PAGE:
The way to use A/B testing to your advantage, when aligning with financial goals internally, is to have tangible evidence that what you’re doing will reap a return. Set one clear goal so you can hone in on exactly which element change (for example a title difference) will yields the greater response.
If you have too much going on in terms of modifications, you’ll be unclear as to what your solution should be. You can and should use A/B testing for any marketing element such as CTAs, emails, landing pages, webpages and so on.
3) How to create email that generates revenue
How many times have you unsubscribed to an email that you thought was annoying or simply not relevant?
As a marketer, how do you stand out from the masses of daily emails building up the clutter? How do you deliver the right message to the right audience whilst standing out? But more importantly, how do you measure the return on investment on your campaigns?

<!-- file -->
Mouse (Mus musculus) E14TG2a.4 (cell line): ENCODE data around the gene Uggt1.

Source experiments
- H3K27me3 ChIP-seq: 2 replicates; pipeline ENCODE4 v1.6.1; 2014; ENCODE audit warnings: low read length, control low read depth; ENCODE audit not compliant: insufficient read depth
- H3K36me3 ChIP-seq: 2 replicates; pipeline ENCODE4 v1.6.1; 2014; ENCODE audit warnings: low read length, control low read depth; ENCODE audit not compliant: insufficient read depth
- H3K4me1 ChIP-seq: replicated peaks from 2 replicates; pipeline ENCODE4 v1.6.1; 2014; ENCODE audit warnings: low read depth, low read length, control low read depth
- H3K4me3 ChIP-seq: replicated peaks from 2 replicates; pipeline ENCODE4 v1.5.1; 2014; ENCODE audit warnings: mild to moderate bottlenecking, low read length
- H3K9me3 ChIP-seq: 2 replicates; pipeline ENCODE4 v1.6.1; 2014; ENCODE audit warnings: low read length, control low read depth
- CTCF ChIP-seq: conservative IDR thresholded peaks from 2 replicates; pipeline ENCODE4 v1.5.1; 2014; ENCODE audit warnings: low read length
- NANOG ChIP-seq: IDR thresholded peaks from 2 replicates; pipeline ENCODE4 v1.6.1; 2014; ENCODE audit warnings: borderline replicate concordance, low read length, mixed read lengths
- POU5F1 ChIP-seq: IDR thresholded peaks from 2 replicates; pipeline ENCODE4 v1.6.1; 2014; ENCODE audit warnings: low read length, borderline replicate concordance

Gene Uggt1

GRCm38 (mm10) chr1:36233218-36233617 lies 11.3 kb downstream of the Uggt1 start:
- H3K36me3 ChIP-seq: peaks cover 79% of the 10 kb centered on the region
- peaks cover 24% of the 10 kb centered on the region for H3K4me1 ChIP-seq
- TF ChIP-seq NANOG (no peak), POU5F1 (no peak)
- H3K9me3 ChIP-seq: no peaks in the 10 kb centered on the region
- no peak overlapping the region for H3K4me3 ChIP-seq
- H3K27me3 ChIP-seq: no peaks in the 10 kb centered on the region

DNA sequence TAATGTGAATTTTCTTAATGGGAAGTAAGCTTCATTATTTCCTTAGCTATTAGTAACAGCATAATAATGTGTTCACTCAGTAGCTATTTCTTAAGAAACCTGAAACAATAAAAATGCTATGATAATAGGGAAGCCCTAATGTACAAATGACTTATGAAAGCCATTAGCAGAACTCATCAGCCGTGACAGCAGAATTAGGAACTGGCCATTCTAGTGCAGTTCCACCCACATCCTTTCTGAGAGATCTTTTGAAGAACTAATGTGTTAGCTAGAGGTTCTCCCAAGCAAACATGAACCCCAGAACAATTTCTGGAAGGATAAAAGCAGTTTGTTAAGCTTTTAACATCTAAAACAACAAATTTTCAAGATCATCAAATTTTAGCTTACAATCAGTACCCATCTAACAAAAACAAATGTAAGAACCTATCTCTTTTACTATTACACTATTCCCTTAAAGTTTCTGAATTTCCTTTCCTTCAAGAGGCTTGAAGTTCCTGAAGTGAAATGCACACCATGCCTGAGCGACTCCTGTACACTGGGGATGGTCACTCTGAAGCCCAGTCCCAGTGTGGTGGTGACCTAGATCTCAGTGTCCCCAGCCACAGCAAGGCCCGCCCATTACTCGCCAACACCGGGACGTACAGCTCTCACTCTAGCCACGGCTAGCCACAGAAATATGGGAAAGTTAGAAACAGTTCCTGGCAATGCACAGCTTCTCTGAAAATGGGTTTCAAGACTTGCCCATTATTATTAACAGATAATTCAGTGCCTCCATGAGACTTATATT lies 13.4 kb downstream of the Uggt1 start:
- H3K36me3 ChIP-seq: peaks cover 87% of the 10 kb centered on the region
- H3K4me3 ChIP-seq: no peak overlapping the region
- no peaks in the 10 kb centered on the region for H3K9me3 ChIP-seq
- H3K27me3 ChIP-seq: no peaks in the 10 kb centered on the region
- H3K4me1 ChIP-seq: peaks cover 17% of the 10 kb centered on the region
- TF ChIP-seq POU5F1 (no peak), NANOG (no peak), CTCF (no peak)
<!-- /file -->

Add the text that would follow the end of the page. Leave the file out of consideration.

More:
With inbound analytics, you know how many customers are generated through email. Importantly, you can provide relevant content to your existing customers to help them achieve their goals.
4) Using keywords for best practice inbound strategy
With keywords, you create focused concepts for your campaigns and use them to identify the content on your website, especially relevant for creating search terms for search engines.
Note, however, that stuffing your content with keywords will not help your performance. Rather, you should see your keywords as a way of finding searcher intent.
If someone looks for the words "inbound marketing", for example, they might just want a general overview of what it is. "inbound marketing how to", on the other hand, might mean they are looking for an actual practical guide to it. Search bots are smart enough to distinguish between the two, and what ranks for the latter search may not rank for the former and vice versa.